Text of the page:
If your partner is parenting you, it means they are taking on a parental role in your relationship. This could be making decisions for you, telling you what to do, or trying to control your actions. It may even mean they speak to you in condescending tones or put you down. If your partner is treating you like a child or parenting you in the relationship, it can be difficult to handle and can be a sign of an unhealthy dynamic. It's important to take a step back and evaluate the situation. Ask yourself if this behavior is making you feel respected and valued in the relationship. If not, it's important to talk to your partner about setting boundaries and expectations. Communicate your feelings and needs in a clear and respectful way, and be open to hearing their perspective. If the behavior persists despite your efforts to address it, consider seeking outside help such as counseling to help you both navigate the situation. It's important to ensure that both partners are respected and treated equally in any relationship. Parenting your partner would not be healthy for either of you. Instead, focus on open communication, understanding, and mutual respect. This will ensure that both of you are getting your needs met and that your relationship is built on a strong foundation.
Part of that strong foundation is building more positive interactions. Marriage researcher, Dr. John Gottman states that a couple needs 5 positive interactions to every 1 negative interaction. It's ok to have conflict and to be angry, but happy couples don't put each other down, get defensive or show contempt through eye-rolling, sarcasm, jokes at the others' expense, etc. Instead, they work on repairing the conflict and give each other empathy and validation.
Instead of parenting your partner, try these research-based suggestions:
Focus on yourself. Parenting your partner can be a sign of insecurity, or codependency. Take the time to focus on yourself and your own wellbeing. Try your own therapy, hobbies and interests and be willing to let your partner make mistakes.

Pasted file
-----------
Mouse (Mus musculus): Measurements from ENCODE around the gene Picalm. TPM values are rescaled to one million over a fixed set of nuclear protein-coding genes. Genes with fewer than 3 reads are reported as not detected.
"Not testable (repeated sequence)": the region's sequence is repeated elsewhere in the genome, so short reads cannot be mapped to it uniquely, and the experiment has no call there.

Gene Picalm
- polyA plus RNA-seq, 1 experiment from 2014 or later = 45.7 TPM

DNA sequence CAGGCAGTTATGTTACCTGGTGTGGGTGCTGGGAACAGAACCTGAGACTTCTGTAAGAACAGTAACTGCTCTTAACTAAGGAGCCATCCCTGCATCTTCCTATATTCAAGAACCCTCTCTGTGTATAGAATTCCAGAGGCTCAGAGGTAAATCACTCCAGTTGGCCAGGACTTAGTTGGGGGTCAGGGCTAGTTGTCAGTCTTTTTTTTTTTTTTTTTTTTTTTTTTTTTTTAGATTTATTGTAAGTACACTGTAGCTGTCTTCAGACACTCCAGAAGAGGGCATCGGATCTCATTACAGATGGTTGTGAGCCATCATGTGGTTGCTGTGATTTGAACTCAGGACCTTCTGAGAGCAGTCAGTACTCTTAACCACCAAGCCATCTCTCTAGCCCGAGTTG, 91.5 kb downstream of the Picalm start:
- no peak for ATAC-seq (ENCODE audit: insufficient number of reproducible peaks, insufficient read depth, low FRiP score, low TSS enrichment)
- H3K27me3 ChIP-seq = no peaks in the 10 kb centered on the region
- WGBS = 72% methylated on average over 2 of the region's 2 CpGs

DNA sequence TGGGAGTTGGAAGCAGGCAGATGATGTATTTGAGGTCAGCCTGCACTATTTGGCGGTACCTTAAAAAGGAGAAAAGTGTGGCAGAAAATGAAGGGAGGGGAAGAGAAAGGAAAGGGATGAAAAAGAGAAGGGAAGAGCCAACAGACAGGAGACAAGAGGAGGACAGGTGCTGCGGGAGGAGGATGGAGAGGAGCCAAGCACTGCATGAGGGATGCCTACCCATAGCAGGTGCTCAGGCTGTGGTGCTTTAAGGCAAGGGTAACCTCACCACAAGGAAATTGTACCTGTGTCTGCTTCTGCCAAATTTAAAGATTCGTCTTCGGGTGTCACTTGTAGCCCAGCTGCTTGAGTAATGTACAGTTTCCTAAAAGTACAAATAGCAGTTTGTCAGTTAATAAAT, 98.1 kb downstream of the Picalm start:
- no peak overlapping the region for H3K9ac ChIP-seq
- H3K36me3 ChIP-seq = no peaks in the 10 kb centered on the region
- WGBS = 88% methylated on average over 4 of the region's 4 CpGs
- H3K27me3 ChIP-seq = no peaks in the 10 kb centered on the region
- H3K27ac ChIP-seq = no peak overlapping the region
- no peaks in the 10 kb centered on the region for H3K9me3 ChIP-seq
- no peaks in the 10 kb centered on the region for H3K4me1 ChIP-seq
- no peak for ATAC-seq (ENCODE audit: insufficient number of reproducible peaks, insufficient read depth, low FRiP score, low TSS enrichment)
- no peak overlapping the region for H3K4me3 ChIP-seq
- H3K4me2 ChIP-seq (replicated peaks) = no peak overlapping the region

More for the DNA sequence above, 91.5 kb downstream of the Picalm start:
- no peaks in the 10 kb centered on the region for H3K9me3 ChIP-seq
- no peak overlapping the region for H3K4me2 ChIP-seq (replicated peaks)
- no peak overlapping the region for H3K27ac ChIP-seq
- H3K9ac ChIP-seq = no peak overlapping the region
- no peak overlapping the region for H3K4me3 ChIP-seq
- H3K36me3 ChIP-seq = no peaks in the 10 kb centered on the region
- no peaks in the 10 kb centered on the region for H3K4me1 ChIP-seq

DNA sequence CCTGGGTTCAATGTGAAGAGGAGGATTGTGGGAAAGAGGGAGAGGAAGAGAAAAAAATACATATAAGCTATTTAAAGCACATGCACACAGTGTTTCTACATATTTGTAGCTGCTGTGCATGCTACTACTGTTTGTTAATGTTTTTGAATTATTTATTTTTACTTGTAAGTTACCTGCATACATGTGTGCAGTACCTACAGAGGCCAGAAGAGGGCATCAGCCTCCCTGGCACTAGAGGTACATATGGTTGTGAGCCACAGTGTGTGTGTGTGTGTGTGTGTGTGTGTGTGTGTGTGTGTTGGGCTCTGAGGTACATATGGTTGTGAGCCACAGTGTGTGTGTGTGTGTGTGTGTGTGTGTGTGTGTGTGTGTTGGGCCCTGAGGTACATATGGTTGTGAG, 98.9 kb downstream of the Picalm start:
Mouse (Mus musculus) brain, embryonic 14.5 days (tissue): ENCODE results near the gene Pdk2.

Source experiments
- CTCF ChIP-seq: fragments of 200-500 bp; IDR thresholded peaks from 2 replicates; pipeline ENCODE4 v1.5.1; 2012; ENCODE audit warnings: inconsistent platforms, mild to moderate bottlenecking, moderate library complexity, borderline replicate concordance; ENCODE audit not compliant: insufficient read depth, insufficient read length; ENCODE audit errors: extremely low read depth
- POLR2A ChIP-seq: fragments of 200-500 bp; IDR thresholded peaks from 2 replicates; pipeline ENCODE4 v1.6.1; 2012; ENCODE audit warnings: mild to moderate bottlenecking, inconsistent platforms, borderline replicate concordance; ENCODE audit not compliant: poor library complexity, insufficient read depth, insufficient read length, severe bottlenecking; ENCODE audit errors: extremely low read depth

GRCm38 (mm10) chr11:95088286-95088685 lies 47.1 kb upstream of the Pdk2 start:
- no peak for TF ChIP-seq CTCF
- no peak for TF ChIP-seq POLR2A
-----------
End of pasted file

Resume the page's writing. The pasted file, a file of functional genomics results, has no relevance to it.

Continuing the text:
Respect your partner’s decisions. Your partner is an adult and should be allowed to make their own decisions without you interfering.
Encourage your partner. Instead of trying to control your partner, focus on encouraging them and building them up. Be a coach and cheerleader, not a rescuer or persecutor. (see my post on the Drama Triangle). This will help foster a healthier relationship and will lead to both of you feeling less controlled and more respected.
Be Interested and curious. Listen to your partner and ask open-ended questions to get their side of things.
Express Affection by holding hands, hugging, kissing, snuggling. Saying "thank you" and "I appreciate..." and giving compliments can also go a long way. Doing little things can add up, so do them often. Some other ideas may include: Picking up dinner, bringing home their favorite snack when you stop at the store, filling up their gas tank, etc.
Hold Hands. Gottman also suggests holding hands when you are having difficult conversations.
Respect. Allowing your partner respect for their points of view, even if you disagree, keeps you on equal playing ground.
Empathy shows people you understand how they feel and validate their experience. Empathy in a relationship adds tons of positive mileage.
Say your sorry when you've done something wrong.
Be playful. Laughing, giggling, being silly, having inside jokes and having fun date nights and activities together all help build that happy foundation.
All these suggestions go a long way toward helping shift the dynamics of your parent/child relationship. nobody is equal in a relationship, but we can find ways to be equitable. Treating your partner fairly and respectfully leads to happy and healthy partnership and you both deserve that! To learn more about healthy relationships, work with me. Schedule up a free 30-minute exploration call now.